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CI chief executive Kurt MacAlpine, seen here in 2019, told analysts on Thursday the plans to take the U.S. business public is still the “intended path” - but will not be in the immediate future..Tijana Martin/The Globe and Mail

Investment giant CI Financial Corp. CIX-T is selling a 20-per-cent stake in its U.S. wealth management business for $1.34-billion and pausing plans to spin out the division and take it public, as the company works to pay down debt.

The Toronto-based company announced Thursday it had agreed to make the sale to a group of institutional investors that includes Bain Capital, Flexpoint Ford, Ares Management funds, the State of Wisconsin and a wholly owned subsidiary of the Abu Dhabi Investment Authority, as well as other investors that have not been publicly named.

CI shares climbed nearly 50 per cent on Thursday, to $18.69 in early trading on the Toronto Stock Exchange. The shares pulled back and closed at $15.40, up 23 per cent on the day.

The transaction values the equity of the U.S. business at $6.7-billion, nearly three times CI’s entire $2.3-billion market capitalization on the Toronto Stock Exchange at Wednesday’s closing price of $12.50 per share. By retaining 80 per cent of the U.S. business, CI holds a stake valued by the new investment at just under $5.4-billion, or nearly $29 per CI share.

CI chief executive Kurt MacAlpine said in a statement that the deal “validates our differentiated U.S. wealth management strategy and the considerable success we have achieved in just over three years building and executing on the growth of the business.” The deal, subject to regulatory approval, is expected to close at the end of May.

The investment follows CI’s sale last month of its 45-per-cent ownership stake in Congress Wealth Management LLC, a Boston-based company with offices in seven cities, to Audax Private Equity.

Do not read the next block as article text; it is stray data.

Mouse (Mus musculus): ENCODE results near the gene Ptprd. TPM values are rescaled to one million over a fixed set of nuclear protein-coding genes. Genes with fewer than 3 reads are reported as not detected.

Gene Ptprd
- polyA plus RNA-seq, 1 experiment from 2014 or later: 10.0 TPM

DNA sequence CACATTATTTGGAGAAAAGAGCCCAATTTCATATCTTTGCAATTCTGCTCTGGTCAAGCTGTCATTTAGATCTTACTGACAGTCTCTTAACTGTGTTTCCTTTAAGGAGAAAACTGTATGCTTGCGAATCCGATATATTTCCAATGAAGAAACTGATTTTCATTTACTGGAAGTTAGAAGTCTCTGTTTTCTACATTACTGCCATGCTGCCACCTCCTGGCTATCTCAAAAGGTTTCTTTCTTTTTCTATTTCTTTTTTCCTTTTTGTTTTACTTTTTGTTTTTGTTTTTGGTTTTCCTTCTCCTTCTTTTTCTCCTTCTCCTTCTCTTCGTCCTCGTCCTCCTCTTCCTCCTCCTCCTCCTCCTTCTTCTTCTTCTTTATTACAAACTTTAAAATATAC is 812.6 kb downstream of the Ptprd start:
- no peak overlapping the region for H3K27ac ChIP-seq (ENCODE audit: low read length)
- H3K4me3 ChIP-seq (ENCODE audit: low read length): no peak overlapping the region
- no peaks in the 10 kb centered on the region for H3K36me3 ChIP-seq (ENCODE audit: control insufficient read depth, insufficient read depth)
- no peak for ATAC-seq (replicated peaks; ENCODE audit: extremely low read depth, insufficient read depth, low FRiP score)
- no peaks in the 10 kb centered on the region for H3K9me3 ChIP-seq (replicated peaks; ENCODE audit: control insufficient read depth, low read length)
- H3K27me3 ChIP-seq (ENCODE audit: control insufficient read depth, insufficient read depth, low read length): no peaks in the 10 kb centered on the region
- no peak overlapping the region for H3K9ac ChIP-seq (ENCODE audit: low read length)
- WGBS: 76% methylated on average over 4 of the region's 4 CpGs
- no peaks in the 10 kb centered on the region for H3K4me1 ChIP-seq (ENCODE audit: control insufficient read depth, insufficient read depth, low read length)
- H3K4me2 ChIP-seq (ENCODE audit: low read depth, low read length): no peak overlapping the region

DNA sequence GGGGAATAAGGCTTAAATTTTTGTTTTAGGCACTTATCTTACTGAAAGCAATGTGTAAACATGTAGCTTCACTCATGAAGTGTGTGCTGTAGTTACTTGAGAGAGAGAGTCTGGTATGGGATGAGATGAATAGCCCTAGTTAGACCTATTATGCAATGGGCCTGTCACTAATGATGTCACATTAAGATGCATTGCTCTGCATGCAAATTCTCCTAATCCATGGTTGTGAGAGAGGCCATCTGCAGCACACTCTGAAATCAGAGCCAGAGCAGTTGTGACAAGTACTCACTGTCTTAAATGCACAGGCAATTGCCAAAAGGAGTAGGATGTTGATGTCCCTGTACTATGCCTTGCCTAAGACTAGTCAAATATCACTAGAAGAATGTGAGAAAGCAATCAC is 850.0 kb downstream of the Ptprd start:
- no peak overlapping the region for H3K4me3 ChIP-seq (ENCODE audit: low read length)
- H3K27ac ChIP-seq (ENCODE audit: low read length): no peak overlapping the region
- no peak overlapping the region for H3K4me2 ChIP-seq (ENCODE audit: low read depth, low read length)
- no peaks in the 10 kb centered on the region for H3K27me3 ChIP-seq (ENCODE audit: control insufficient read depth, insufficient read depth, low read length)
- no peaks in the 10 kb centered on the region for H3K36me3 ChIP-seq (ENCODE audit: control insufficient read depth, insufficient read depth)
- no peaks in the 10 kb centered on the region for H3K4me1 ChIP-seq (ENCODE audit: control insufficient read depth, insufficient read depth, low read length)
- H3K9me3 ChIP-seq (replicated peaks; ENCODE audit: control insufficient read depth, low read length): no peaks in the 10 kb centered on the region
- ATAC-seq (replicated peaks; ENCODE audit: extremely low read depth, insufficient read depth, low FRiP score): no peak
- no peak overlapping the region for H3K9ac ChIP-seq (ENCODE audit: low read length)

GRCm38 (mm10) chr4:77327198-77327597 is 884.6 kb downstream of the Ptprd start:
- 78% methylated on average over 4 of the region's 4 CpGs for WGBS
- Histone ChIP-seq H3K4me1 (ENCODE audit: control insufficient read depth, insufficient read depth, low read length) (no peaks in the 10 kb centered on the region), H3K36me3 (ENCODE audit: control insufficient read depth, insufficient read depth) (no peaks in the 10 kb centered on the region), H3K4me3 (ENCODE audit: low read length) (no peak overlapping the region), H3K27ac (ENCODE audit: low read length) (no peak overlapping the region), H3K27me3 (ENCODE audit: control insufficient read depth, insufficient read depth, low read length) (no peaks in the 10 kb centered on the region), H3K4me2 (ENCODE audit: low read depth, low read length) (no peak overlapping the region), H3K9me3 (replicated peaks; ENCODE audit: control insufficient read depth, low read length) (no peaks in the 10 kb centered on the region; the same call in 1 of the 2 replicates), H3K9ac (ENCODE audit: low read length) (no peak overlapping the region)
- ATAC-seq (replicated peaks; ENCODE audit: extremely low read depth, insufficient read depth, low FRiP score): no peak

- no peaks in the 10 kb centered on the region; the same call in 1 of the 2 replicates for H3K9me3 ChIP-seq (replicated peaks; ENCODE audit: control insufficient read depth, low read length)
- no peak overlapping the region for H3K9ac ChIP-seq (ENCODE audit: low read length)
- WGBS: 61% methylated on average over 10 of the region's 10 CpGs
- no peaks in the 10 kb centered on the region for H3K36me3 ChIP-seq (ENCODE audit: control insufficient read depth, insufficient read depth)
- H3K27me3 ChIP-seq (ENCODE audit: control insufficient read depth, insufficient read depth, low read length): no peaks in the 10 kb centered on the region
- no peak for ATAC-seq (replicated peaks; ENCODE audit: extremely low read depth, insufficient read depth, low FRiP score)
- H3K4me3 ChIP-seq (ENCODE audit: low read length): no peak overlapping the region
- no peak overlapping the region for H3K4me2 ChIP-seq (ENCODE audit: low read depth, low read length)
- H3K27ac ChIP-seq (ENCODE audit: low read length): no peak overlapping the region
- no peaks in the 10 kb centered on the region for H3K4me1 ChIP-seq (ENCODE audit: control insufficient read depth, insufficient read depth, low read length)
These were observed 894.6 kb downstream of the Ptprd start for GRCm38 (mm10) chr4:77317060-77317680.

Since 2019, CI has been on a spending spree. It has acquired more than 30 registered investment advisory businesses in the U.S. In total, CI has spent $2.85-billion in cash, stock and estimated future payments to build its U.S wealth management arm, which manages about $130-billion in assets.

The company’s mounting debt to finance its acquisitions had become a concern for analysts, who pay close attention to a measure that compares the company’s debt to its EBITDA, or earnings before interest, taxes, depreciation and amortization. The measure calculates how many years of profits it will take to pay off the debt. The smaller the ratio, the better.

In 2016 and 2017, well before the acquisition spree, CI’s debt-to-EBITDA ratio was below one to one, according to S&P Global Market Intelligence. As of Dec. 31, 2022, the ratio had spiked to 4.3.

The high debt levels resulted in S&P Global Ratings cutting CI’s debt rating to junk status last month. The company had previously requested that the agency withdraw its rating.

The proceeds from the deal announced Thursday, along with the proceeds from the Congress deal, will total $1.5-billion, CI said in a news release. The funds will be used to lower CI’s debt ratio from 4.0 to 2.7, the company said.

Immediately after the announcement Thursday, CI launched a tender offer to buy back $1-billion worth of debt.

Late last year, the company announced plans to spin out its U.S. wealth management operation and sell as much as 20 per cent of the division in an initial public offering, in order to help pay down debt. Mr. MacAlpine told analysts on Thursday that taking the U.S. business public is still the “intended path.” But he said this would not happen in the immediate future.

“We initiated an IPO process for our U.S. wealth management business in late 2022 because we believed our share price did not reflect the value we had created for our shareholders across both our Canadian and U.S. businesses,” Mr. MacAlpine said.

After the company announced the IPO, Mr. MacAlpine said, he received “significant inbound interest from leading institutional investors.”

The investors are buying preferred stock in CI’s U.S. business, which can be converted into common shares in certain circumstances. If the U.S. business does an initial public offering, the preferred equity turns into common shares automatically. The board of the U.S. business has no plans to pay dividends on the preferred shares, CI said Thursday.

During the analyst call, Mr. MacAlpine added that he is adding a six-person board of directors to oversee the U.S. division, for which the investor group will be able to nominate one member.

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